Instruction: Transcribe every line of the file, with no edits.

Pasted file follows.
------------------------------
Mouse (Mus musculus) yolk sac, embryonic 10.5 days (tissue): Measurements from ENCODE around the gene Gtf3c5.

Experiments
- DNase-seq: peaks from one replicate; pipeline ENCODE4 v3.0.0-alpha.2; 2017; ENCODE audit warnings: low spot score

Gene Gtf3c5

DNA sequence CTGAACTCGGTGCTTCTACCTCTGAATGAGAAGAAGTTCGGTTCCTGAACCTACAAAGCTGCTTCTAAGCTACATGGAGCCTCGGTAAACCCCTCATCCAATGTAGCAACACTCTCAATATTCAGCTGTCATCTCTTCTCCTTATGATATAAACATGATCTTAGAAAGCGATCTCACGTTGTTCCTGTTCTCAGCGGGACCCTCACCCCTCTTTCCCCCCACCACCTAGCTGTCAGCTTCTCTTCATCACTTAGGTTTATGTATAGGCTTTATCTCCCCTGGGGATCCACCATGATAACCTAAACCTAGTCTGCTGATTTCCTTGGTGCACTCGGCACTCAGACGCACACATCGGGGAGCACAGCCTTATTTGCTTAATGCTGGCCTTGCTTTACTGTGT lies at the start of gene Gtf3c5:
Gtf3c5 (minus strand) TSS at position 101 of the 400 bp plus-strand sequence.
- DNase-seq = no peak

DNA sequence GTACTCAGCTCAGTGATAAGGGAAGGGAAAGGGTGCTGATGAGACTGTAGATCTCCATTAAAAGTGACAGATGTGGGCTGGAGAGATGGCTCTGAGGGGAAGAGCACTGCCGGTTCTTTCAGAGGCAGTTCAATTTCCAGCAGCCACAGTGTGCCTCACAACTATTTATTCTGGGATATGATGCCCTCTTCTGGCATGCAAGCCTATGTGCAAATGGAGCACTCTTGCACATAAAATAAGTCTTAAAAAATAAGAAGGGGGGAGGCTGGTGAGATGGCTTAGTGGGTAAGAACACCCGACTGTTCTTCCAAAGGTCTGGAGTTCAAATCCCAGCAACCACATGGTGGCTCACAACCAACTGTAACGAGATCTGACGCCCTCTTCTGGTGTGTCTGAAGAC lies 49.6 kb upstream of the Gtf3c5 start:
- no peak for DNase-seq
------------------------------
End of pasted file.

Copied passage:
Mouse (Mus musculus) yolk sac, embryonic 10.5 days (tissue): Measurements from ENCODE around the gene Gtf3c5.

Experiments
- DNase-seq: peaks from one replicate; pipeline ENCODE4 v3.0.0-alpha.2; 2017; ENCODE audit warnings: low spot score

Gene Gtf3c5

DNA sequence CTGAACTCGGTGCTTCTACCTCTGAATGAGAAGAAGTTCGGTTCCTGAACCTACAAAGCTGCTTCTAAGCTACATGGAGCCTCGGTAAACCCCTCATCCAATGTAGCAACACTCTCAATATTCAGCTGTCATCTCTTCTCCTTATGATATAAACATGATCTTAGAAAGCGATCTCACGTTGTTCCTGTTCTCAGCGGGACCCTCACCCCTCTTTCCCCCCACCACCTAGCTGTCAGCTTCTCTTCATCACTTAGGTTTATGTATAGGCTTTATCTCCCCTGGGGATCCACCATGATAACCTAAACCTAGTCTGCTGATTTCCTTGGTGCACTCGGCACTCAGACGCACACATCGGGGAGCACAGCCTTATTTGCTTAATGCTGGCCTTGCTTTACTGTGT lies at the start of gene Gtf3c5:
Gtf3c5 (minus strand) TSS at position 101 of the 400 bp plus-strand sequence.
- DNase-seq = no peak

DNA sequence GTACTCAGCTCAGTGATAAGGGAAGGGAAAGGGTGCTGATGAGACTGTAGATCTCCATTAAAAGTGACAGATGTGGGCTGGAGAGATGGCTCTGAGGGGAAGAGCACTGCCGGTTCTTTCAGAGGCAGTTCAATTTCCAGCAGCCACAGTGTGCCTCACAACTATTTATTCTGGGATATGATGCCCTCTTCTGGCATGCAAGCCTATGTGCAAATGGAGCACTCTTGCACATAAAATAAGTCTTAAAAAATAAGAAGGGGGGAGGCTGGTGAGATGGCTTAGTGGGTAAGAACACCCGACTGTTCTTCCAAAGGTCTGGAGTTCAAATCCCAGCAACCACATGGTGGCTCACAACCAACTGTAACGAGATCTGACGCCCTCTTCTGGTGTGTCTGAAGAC lies 49.6 kb upstream of the Gtf3c5 start:
- no peak for DNase-seq